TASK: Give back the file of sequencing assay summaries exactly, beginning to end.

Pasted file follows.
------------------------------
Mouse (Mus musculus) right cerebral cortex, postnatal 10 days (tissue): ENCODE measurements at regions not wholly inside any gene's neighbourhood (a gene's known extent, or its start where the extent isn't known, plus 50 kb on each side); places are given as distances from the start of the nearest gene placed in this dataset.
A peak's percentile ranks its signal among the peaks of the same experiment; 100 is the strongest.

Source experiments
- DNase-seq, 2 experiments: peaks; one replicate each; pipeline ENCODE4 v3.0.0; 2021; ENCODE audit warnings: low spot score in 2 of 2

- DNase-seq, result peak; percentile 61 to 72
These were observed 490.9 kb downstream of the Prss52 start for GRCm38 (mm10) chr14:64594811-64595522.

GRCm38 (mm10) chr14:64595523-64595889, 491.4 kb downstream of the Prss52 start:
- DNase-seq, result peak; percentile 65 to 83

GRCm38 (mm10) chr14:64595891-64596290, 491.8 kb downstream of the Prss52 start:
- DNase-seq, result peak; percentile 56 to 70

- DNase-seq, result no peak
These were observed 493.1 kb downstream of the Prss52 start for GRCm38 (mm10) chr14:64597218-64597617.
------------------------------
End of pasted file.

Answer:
Mouse (Mus musculus) right cerebral cortex, postnatal 10 days (tissue): ENCODE measurements at regions not wholly inside any gene's neighbourhood (a gene's known extent, or its start where the extent isn't known, plus 50 kb on each side); places are given as distances from the start of the nearest gene placed in this dataset.
A peak's percentile ranks its signal among the peaks of the same experiment; 100 is the strongest.

Source experiments
- DNase-seq, 2 experiments: peaks; one replicate each; pipeline ENCODE4 v3.0.0; 2021; ENCODE audit warnings: low spot score in 2 of 2

- DNase-seq, result peak; percentile 61 to 72
These were observed 490.9 kb downstream of the Prss52 start for GRCm38 (mm10) chr14:64594811-64595522.

GRCm38 (mm10) chr14:64595523-64595889, 491.4 kb downstream of the Prss52 start:
- DNase-seq, result peak; percentile 65 to 83

GRCm38 (mm10) chr14:64595891-64596290, 491.8 kb downstream of the Prss52 start:
- DNase-seq, result peak; percentile 56 to 70

- DNase-seq, result no peak
These were observed 493.1 kb downstream of the Prss52 start for GRCm38 (mm10) chr14:64597218-64597617.